I’m not sure if performance is the issue here, but I found that some of my inputs would be ignored occasionally. It could very well be that I missed the timing so badly for the next to not register in time, but when you screw up an input you only know when your character runs into the enemy and Miss appears above their head. This threw off my groove quite a bit when it happened, and I think it would be easier to recover if feedback was more immediate, especially on Standard or Proud difficulty.

Aside from the story mode and song selection, there is a very interesting VS. mode where you face off against another player online or the AI. Since this is before release, I was only able to test out local co-op on the multiplayer side of things, which just splits up inputs between Sora and Riku, but the arcade mode style of playing against the AI is very interesting. It’s actually structured a lot like Dissidia NT, in which you choose your next opponent based on their difficulty rating. Based on how well you do while playing, Chirithy will send “tricks” to your opponent like hiding the icon for timing or making enemies disappear once they get close to you. While Chirithy’s narration can be a bit annoying and I wish there was a way to play this mode without tricks, this mode is a ton of fun and encourages you to play songs you may not normally gravitate towards. This is especially helpful since the track list is gigantic, and pairing it down to just five choices at a time makes it less overwhelming. Unfortunately for KH 1 and 2, the game opts for the original MIDI soundtracks instead of the higher quality, orchestral versions from the HD collections. This decision is frankly baffling as the 358/2 section uses its orchestral tracks, and going back and forth between the two is jarring. KH2’s music especially suffers when going back with its large amount of piano and brass instruments which just sound like cheap knockoffs after playing through the HD collection so many times.

In terms of options, there are only a few. You can adjust the volume of the music and sound effects, change the controls slightly, and change the timing of inputs to accommodate any lag introduced by your TV which is completely useless since there’s no example given. You also have several teams to choose from when playing stages, each with their own levels, attacks, and stats. While they may be slightly different, it’s essentially just an aesthetic choice since stats don’t really matter. You can’t change up the members of each team either, so Team Classic will always consist of Donald, Goofy, and KH1 Sora while Team 3D will always have Riku and two Dream Eaters… for some reason. While I appreciate being able to play as fan favorites like the 358/2 and BBS trios, it still makes the game feel a bit cheap going back to the PS2 models. And look, it’s Kairi’s game and I just want to play as her, she’s been shoved to the sidelines for far too long.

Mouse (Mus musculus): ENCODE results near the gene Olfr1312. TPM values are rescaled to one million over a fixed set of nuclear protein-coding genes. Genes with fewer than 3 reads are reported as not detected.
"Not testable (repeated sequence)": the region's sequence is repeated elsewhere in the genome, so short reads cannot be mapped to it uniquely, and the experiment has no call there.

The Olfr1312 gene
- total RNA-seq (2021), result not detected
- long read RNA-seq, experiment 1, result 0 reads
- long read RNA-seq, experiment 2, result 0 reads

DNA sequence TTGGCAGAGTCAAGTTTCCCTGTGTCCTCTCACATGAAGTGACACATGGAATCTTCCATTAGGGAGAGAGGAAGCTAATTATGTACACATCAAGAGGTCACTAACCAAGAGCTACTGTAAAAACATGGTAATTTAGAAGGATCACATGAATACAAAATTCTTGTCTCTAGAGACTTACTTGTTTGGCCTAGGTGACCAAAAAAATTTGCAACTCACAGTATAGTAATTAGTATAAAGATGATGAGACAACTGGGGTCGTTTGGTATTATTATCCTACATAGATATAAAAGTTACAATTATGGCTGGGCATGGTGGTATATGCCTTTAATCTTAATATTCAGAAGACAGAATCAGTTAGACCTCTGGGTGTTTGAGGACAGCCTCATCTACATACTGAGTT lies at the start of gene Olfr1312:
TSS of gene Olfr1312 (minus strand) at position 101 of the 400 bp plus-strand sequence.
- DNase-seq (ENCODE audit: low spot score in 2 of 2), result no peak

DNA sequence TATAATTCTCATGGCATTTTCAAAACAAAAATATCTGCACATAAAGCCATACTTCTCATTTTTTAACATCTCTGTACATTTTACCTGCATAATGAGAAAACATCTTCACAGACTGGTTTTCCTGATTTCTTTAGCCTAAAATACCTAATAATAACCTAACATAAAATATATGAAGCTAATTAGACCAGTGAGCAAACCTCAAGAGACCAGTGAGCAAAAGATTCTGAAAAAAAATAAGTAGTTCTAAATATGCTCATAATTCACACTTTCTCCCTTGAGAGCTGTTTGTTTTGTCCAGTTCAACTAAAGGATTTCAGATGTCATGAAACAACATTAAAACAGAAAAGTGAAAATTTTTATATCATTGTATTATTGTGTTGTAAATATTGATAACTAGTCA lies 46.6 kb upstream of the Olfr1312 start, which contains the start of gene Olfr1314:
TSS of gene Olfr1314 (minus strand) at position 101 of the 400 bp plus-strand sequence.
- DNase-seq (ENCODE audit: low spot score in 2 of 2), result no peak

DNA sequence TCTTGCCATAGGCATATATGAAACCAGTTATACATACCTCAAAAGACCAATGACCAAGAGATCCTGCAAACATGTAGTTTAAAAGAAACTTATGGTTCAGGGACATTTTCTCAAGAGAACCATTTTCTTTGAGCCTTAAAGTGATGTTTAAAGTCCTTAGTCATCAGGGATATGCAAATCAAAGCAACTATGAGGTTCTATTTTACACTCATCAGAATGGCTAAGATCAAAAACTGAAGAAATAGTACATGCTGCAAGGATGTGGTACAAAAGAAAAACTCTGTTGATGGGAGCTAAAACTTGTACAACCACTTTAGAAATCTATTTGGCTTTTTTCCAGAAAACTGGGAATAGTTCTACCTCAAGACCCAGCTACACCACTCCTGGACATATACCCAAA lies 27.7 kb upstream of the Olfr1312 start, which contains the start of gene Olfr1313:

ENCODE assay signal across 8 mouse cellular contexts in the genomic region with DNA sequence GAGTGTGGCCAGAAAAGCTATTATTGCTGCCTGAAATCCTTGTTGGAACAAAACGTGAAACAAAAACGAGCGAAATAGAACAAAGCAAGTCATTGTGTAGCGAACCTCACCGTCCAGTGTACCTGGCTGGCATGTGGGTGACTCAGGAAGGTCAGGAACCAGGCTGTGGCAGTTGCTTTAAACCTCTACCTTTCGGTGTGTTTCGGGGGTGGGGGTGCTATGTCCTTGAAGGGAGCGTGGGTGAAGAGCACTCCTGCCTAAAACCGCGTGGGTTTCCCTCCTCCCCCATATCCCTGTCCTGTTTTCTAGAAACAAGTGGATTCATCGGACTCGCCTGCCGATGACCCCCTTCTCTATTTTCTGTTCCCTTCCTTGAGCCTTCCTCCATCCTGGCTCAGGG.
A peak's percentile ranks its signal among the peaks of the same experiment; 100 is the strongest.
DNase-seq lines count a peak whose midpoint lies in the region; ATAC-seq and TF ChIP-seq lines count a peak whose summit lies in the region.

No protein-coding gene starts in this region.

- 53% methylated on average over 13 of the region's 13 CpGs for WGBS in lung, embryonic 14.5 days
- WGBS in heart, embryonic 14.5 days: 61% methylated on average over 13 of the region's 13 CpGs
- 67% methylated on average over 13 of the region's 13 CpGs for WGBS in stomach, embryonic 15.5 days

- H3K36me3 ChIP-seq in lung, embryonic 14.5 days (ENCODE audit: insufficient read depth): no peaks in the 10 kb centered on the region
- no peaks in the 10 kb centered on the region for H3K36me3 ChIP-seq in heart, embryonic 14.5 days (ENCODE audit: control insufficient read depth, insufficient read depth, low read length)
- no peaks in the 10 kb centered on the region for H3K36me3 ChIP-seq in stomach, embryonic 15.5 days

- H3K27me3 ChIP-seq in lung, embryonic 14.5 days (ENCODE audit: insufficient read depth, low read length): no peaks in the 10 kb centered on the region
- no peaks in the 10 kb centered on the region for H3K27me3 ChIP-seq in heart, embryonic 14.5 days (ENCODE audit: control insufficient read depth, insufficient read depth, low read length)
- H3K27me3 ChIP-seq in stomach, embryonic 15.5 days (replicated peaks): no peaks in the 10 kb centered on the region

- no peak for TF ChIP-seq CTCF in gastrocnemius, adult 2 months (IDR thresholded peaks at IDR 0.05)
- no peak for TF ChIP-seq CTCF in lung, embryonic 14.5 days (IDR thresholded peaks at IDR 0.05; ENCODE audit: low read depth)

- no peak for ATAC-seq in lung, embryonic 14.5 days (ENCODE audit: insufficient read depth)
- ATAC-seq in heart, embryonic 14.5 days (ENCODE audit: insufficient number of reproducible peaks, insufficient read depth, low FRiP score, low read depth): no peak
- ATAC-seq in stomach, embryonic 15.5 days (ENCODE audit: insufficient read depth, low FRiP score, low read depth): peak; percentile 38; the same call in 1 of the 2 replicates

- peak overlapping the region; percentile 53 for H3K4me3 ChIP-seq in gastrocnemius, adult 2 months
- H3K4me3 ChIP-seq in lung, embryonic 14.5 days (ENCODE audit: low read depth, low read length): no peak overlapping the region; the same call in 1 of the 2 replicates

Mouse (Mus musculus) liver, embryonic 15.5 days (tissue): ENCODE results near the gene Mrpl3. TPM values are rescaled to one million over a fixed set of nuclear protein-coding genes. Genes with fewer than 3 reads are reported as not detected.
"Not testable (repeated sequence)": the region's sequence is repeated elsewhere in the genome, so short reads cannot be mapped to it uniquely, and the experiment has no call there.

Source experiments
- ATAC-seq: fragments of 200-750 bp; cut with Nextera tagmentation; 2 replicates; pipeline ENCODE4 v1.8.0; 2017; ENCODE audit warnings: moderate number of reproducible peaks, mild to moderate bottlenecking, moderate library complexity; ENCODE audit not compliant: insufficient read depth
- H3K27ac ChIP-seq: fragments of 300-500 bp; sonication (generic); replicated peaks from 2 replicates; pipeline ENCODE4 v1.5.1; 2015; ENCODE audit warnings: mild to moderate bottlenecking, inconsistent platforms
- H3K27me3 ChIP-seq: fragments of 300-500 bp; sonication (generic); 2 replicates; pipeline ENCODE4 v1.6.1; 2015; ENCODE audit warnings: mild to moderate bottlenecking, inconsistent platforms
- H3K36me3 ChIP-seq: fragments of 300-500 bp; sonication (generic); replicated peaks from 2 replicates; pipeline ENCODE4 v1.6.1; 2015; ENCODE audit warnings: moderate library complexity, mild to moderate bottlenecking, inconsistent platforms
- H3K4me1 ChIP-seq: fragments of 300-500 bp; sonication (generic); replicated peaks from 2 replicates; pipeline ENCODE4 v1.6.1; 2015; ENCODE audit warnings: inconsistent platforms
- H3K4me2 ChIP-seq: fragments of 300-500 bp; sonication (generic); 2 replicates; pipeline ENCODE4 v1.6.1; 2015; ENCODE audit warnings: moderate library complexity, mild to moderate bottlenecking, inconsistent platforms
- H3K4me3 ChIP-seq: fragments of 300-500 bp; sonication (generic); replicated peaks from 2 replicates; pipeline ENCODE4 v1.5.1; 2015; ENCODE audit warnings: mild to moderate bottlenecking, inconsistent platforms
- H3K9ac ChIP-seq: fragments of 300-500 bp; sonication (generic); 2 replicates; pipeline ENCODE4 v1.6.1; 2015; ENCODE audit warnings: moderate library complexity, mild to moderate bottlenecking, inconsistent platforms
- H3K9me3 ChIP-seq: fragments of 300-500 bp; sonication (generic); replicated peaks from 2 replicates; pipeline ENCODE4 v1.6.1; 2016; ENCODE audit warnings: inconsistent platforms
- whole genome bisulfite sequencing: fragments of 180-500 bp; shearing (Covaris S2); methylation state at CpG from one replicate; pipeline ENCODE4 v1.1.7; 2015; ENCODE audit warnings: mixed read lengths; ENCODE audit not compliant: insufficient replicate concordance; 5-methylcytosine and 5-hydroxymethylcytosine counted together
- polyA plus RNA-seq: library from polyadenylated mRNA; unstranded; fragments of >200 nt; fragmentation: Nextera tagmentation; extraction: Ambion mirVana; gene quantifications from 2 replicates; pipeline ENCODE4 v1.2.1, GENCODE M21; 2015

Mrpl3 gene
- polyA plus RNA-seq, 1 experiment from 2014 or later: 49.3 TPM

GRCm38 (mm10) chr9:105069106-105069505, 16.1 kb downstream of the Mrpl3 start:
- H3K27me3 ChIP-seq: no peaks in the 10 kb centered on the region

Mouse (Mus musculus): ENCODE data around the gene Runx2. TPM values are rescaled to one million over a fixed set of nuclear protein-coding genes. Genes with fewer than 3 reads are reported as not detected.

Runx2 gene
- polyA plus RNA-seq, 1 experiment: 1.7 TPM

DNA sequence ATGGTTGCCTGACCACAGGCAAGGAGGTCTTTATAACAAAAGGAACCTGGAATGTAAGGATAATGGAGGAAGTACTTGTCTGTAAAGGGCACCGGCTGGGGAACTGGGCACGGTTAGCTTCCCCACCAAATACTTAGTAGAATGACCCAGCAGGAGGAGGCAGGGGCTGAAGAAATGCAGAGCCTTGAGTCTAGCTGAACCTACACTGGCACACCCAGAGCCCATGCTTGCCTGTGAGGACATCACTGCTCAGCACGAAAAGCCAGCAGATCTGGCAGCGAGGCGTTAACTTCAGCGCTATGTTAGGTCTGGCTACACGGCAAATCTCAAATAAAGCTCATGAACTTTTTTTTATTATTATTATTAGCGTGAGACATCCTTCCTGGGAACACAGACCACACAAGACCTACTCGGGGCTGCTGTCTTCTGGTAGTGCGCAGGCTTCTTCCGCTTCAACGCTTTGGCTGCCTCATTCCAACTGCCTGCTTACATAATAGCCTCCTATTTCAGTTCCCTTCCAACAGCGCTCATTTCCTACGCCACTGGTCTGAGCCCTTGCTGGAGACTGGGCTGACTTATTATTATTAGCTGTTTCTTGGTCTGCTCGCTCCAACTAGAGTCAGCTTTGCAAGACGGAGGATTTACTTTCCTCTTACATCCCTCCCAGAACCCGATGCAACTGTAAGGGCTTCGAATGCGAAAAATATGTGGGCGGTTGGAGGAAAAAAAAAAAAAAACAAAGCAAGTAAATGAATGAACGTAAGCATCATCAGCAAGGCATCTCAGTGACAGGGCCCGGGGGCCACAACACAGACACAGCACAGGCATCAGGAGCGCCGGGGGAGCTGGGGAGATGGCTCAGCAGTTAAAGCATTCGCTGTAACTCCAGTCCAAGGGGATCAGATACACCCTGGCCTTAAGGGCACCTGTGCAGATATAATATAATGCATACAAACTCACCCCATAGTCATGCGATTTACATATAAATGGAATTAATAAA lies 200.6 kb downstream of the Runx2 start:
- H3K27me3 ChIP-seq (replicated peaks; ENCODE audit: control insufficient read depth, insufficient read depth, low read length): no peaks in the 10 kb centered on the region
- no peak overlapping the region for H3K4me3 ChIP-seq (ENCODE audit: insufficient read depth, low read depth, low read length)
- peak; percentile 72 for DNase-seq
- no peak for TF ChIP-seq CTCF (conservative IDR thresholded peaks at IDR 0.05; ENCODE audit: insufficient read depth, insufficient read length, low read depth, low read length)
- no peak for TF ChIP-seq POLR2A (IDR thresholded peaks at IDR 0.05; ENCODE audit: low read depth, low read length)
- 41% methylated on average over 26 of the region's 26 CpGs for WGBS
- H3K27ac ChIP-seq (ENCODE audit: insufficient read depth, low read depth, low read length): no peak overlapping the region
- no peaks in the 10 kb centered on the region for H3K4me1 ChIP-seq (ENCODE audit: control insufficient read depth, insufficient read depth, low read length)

70

Good

Kingdom Hearts: Melody of Memory

Review Guidelines

While it’s very short on story, Kingdom Hearts Melody of Memory is a neat celebration of the Dark Seeker Saga before moving on. With a huge selection of fantastic tunes and a fun yet simplistic control scheme, this game will keep fans busy until Kingdom Hearts IV.

David is the kind of person to wear his heart on his sleeve. He can find positives in anything, like this is a person who loved Star Fox Zero to death. You’ll see him playing all kinds of games: AAAs, Indies, game jam games, games of all genres, and writing about them! Here. On this website. When not writing or playing games, you can find David making music, games, or enjoying a good book. David’s favorite games include NieR: Automata, Mother 3, and Gravity Rush.